BC3134 Living Anatomy 4 4 0 44
  OM4106 Meridians & Points 1 4 4 0 44
  OM4118 TCM Fundamentals 4 4 0 44
  OM4315 TCM Bodywork: Tui Na 1 0 2 22
  OM4406 Qi Gong 1 0 2 22
  OM4800 Clinic Entry 2 2 0 22
  OM512 Medical Chinese 1 1 1 0 11
   
Quarterly Total:
21 19 4 253
Winter BC3135 Anatomy & Physiology 1 Lec/Lab 1 5 4 2 66
  BC3104 Biochemistry Corequisite courses to the MSAOM program: The MSAOM curriculum has been designed so students missing one or more of these courses may take them after matriculating at Bastyr University. Previously completed coursework from other accredited institutions may satisfy these corequisites. 4 4 0 44
  OM4107 Meridians & Points 2 4 4 0 44
  OM4211 TCM Diagnosis 1 3 3 0 33
  OM4221 TCM Pathology 1 3 3 0 33
  OM4411 TCM Techniques 1 2 2 0 22
  OM4803 Clinic Observation 1 Observation 1-3 can be taken in any of the five quarters preceding clinician status. 2 0 4 44
  OM5442 Tai Chi 1 0 2 22
   
Quarterly Total:
24 20 8 308
Spring BC3136 Anatomy & Physiology 2 Lec//Lab1 4 3 2 55
  BC4105 Intro to Western Pathology 3 3 0 33
  OM4108 Meridians & Points 3 4 4 0 44
  OM4212 TCM Diagnosis 2 3 2 2 44
  OM4222 TCM Pathology 2 3 3 0 33
  OM4804 Clinic Observation 2 Observation 1-3 can be taken in any of the five quarters preceding clinician status. 2 0 4 44
  OM5430 TCM Techniques 2 2 2 0 22
   
Quarterly Total:
21 17 8 275
 
Summer BO2101 Introduction to Botany Corequisite courses to the MSAOM program: The MSAOM curriculum has been designed so students missing one or more of these courses may take them after matriculating at Bastyr University. Previously completed coursework from other accredited institutions may satisfy these corequisites. 3 2 2 44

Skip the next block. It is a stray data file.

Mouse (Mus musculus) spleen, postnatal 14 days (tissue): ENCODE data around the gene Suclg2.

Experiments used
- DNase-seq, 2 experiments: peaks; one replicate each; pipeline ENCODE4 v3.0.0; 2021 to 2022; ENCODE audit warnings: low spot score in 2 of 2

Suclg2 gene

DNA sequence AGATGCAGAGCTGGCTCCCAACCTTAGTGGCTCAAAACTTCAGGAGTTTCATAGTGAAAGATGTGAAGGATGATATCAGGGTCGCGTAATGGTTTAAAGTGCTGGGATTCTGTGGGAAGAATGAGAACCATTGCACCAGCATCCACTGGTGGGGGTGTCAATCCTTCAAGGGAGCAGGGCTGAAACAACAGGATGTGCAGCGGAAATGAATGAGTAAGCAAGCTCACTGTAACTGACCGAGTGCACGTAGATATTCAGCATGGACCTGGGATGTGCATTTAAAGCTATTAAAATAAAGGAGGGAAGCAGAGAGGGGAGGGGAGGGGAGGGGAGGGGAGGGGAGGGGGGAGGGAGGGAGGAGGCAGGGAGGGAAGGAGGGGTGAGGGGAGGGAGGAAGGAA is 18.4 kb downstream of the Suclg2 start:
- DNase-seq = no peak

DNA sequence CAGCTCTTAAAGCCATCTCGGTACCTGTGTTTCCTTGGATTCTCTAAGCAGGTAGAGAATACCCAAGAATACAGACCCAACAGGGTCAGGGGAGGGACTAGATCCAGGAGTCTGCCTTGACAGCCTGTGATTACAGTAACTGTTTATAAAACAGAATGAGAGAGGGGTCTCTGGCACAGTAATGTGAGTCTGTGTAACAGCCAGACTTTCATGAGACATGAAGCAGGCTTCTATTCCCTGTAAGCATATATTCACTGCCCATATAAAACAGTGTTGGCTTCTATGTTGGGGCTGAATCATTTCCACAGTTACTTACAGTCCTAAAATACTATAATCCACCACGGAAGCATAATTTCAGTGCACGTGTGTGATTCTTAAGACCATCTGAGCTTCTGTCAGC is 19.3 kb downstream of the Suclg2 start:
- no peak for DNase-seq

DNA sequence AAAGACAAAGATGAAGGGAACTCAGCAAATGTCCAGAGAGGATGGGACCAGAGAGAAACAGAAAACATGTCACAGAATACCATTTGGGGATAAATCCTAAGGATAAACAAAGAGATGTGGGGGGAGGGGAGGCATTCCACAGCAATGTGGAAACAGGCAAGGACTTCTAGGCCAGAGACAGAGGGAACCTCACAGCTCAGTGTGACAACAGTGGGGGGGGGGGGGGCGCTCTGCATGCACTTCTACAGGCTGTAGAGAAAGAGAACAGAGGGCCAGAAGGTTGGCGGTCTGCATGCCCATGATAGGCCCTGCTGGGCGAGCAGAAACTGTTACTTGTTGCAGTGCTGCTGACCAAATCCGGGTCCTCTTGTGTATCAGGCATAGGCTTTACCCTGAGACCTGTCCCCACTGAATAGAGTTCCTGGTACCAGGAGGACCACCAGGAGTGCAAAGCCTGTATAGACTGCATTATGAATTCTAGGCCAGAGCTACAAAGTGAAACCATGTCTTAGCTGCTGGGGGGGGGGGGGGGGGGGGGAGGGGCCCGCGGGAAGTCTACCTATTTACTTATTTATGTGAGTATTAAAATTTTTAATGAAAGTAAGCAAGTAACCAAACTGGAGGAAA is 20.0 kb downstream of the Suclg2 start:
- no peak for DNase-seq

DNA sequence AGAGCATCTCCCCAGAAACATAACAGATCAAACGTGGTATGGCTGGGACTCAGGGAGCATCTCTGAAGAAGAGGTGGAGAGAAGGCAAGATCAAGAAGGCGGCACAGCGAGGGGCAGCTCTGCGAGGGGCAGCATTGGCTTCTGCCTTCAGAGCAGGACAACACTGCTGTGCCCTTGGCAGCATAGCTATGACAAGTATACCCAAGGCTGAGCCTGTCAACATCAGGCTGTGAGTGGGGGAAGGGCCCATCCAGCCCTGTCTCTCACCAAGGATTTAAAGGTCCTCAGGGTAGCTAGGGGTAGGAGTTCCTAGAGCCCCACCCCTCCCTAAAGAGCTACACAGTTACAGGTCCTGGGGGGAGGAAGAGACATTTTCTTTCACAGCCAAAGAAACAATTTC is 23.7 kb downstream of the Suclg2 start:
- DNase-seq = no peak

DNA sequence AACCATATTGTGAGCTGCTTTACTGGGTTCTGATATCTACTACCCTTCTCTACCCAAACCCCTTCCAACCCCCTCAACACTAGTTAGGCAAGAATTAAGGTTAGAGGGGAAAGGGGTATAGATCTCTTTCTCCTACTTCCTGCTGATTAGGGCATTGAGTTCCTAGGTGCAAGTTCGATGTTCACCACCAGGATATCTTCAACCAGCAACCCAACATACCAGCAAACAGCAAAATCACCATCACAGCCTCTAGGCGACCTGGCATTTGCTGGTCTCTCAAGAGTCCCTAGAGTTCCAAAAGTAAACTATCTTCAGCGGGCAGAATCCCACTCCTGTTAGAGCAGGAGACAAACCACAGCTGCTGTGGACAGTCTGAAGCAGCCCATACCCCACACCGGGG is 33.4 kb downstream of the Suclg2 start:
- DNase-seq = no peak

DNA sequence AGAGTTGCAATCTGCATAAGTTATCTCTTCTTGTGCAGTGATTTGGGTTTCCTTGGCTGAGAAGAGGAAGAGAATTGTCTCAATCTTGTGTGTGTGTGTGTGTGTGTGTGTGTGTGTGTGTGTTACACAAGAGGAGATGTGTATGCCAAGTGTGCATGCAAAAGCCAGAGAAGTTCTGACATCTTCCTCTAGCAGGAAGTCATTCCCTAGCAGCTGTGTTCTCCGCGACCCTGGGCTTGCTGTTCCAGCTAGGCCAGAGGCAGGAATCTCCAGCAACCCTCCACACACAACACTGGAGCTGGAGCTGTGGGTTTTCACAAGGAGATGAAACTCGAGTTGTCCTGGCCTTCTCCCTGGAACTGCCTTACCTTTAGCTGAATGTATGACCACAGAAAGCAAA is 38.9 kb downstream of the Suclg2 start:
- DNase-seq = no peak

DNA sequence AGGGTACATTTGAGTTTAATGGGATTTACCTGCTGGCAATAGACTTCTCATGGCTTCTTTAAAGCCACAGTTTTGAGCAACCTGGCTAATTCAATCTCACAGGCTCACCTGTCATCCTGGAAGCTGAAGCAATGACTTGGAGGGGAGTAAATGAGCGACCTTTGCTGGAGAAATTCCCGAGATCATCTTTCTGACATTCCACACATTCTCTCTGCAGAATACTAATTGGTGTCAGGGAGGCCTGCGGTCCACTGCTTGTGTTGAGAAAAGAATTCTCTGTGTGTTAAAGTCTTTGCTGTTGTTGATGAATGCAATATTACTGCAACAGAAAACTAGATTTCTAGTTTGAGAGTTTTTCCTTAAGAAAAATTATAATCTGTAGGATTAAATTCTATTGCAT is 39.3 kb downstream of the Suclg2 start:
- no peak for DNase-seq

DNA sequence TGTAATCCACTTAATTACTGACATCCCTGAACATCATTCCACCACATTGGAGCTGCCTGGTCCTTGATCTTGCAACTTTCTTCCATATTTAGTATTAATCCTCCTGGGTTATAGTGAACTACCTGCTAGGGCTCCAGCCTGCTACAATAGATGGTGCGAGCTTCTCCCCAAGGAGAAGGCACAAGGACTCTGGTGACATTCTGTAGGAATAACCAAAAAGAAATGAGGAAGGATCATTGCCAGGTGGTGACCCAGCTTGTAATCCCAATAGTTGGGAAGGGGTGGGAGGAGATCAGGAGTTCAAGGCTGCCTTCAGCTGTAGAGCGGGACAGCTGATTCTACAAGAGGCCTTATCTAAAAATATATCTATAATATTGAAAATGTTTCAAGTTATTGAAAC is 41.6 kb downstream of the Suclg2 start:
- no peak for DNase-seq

CH6421 Chinese Materia Medica 1 4 4 0 44
  CH6831 CHM Dispensary 1 May be taken any quarter in the herbal program. 2 0 4 44
  OM5122 Medical Chinese 2 1 1 0 11
   
Quarterly Total:
10 7 6 143

Year II

Quarter Cat. No. Course Title Course descriptions are available in the Course Catalog. Credits Lec. L/C Total
Fall BC4104 Microbiology Lec 1 3 3 0 33
  CH6422 Chinese Materia Medica 2 4 4 0 44
  OM5123 Medical Chinese 3 2 2 0 22
  OM5321 Survey Of Western Clinical Sciences 1 3 3 0 33
  OM5414 Acupuncture Therapeutics 1 2 2 0 22
  OM5415 Acupuncture Therapeutics 2 2 2 0 22
  OM5436 TCM Techniques 3 2 2 0 22
  OM5803 Clinic Observation 3 Observation 1-3 can be taken in any of the five quarters preceding clinician status. 2 0 4 44
   
Quarterly Total:
20 18 4 242
Winter BC4125 Pharmacology Overview for AOM 4 4 0 44
  CH6423 Chinese Materia Medica 3 4 4 0 44
  OM4806 AOM Preceptor Observation Preceptorship can be taken during observation or clinician phase, once Observation 1 is completed. 2 0 4 44
  OM5124 Medical Chinese 4 2 2 0 22
  OM5322 Survey of Western Clinical Sciences 2 3 3 0 33
  OM5416 Acupuncture Therapeutics 3 2 2 0 22
  OM5417 Acupuncture Therapeutics 4 2 2 0 22
  OM5438 TCM Techniques Lab 1 0 2 22
   
Quarterly Total:
20 17 6 253
Spring CH6431 CHM Herbal Formulations 1 4 4 0 44
  OM5300 Auricular Therapy 2 2 0 22
  OM5302 Public Health Issues in AOM 2 2 0 22
  OM5324 Survey of Western Clinical Sciences 3 3 3 0 33
  OM5418 Acupuncture Therapeutics 5 2 2 0 22
  OM5419 Acupuncture Therapeutics 6 2 2 0 22
  OM5813-14 AOM Clinic 1-2 4 0 8 88
  OM6305 Survey of Biophysics/ Electroacupuncture 2 2 0 22
   
Quarterly Total: